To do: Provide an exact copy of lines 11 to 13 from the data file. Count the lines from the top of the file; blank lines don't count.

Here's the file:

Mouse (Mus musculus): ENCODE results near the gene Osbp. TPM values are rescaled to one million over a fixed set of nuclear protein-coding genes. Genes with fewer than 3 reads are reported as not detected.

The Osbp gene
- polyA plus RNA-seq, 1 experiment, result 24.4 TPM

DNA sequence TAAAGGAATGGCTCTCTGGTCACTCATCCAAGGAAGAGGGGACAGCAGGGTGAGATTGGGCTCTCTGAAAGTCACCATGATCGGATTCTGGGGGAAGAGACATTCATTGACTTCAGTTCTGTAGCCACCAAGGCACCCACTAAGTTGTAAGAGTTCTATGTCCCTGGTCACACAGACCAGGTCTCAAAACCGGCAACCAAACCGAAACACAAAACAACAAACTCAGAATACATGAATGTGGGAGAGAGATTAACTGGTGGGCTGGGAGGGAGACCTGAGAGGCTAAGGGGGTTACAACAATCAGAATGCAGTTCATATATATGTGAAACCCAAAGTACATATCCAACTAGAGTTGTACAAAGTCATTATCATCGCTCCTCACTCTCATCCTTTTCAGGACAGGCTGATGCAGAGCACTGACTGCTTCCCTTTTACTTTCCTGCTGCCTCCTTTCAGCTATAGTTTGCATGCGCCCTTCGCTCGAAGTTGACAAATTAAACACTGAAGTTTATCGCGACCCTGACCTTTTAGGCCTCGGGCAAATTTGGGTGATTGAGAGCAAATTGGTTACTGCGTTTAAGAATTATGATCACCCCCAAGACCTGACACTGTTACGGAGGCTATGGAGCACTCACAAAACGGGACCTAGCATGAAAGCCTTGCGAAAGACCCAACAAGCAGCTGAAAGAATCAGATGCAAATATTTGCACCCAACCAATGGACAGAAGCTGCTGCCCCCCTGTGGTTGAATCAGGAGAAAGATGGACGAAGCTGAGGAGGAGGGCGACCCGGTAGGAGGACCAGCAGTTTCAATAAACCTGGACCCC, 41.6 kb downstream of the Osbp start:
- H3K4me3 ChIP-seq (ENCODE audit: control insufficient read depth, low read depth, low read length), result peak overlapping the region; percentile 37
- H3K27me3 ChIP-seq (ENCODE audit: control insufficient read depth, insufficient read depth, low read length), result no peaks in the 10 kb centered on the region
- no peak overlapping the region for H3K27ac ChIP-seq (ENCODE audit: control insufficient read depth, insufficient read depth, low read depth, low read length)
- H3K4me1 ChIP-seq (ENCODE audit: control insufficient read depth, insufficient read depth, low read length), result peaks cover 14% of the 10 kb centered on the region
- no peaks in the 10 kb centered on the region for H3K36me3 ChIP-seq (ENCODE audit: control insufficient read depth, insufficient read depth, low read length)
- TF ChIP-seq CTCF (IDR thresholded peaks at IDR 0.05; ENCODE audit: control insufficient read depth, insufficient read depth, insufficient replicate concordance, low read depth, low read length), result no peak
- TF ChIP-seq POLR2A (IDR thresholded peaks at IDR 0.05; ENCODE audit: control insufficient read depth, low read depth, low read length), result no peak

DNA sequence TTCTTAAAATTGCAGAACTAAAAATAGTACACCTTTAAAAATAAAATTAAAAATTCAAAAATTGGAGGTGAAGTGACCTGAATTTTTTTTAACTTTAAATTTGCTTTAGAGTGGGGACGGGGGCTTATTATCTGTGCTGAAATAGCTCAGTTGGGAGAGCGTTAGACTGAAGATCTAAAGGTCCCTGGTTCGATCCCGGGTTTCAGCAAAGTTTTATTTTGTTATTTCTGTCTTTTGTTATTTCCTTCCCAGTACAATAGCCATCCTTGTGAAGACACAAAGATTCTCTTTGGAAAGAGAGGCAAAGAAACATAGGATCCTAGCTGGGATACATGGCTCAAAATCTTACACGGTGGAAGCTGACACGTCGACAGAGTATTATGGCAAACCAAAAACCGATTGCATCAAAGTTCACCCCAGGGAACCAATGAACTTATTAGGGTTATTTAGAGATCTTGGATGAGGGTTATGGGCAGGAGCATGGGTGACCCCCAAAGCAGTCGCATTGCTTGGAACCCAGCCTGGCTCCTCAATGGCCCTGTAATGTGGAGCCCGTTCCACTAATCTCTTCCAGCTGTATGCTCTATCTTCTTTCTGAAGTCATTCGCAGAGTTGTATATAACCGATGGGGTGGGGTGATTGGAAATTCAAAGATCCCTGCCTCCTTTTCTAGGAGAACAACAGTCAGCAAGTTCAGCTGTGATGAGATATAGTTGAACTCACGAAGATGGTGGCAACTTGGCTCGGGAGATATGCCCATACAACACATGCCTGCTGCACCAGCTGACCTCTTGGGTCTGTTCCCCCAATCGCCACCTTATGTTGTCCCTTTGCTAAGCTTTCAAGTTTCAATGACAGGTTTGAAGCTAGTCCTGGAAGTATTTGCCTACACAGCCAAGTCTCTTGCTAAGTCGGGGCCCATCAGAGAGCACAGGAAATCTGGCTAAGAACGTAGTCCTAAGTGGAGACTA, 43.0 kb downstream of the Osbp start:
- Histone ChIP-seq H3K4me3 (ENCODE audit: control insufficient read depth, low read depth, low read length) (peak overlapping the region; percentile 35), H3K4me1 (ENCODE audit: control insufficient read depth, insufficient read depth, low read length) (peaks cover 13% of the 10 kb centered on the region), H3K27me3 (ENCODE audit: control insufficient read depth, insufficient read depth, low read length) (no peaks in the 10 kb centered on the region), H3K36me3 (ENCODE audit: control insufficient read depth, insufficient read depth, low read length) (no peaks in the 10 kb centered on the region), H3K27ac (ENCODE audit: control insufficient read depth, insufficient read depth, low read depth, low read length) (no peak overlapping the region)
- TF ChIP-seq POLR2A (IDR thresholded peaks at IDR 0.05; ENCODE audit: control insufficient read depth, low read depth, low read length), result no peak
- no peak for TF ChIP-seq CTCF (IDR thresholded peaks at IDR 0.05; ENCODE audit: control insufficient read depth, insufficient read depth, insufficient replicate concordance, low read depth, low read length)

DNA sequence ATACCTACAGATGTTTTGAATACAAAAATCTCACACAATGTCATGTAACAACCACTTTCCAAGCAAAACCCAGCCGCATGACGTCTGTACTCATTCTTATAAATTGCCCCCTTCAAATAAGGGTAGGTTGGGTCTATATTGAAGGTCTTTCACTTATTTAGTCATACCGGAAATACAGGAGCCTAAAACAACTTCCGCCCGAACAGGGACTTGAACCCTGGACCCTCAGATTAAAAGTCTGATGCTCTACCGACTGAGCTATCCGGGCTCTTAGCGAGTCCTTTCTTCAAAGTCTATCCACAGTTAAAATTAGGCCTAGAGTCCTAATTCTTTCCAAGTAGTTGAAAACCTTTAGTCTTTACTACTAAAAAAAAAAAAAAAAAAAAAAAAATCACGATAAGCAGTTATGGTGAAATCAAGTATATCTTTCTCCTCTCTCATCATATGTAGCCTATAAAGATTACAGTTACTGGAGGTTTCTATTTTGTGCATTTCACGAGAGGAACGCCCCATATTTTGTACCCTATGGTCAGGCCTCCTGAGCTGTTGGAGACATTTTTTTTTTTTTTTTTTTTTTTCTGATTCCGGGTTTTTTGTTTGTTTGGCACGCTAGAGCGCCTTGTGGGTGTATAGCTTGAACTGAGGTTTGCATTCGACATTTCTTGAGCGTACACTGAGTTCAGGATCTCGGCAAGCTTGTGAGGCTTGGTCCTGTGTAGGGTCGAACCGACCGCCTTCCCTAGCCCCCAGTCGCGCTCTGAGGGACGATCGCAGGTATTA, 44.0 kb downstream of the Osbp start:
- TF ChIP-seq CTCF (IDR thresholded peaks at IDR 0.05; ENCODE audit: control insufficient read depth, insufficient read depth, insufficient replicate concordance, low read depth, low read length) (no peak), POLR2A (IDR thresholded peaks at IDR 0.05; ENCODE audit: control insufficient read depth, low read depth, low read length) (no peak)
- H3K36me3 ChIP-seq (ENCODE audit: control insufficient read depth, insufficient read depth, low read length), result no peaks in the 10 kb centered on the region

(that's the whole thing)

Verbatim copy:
- TF ChIP-seq POLR2A (IDR thresholded peaks at IDR 0.05; ENCODE audit: control insufficient read depth, low read depth, low read length), result no peak

DNA sequence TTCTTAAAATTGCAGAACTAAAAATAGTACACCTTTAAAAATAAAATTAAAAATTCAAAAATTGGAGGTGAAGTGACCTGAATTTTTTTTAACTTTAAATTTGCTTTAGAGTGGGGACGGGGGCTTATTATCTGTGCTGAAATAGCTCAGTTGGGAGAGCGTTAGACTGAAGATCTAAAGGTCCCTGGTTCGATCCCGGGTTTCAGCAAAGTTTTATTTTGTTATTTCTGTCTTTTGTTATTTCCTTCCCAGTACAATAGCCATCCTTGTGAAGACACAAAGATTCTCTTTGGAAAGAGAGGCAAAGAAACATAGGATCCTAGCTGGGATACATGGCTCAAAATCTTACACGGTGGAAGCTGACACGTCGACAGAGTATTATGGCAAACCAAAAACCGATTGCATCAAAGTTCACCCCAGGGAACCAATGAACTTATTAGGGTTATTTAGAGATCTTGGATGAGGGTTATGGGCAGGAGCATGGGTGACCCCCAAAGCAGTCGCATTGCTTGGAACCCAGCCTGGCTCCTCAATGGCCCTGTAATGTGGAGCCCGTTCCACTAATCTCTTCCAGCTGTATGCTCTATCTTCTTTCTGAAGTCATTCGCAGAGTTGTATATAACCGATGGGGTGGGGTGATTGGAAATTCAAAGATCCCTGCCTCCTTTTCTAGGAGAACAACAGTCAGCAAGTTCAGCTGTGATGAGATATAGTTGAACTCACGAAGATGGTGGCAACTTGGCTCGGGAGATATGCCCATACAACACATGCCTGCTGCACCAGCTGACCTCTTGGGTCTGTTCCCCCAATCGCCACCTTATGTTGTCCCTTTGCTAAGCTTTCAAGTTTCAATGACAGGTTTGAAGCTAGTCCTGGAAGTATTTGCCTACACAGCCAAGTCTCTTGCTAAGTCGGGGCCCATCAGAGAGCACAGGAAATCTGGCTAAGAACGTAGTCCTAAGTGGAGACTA, 43.0 kb downstream of the Osbp start:
- Histone ChIP-seq H3K4me3 (ENCODE audit: control insufficient read depth, low read depth, low read length) (peak overlapping the region; percentile 35), H3K4me1 (ENCODE audit: control insufficient read depth, insufficient read depth, low read length) (peaks cover 13% of the 10 kb centered on the region), H3K27me3 (ENCODE audit: control insufficient read depth, insufficient read depth, low read length) (no peaks in the 10 kb centered on the region), H3K36me3 (ENCODE audit: control insufficient read depth, insufficient read depth, low read length) (no peaks in the 10 kb centered on the region), H3K27ac (ENCODE audit: control insufficient read depth, insufficient read depth, low read depth, low read length) (no peak overlapping the region)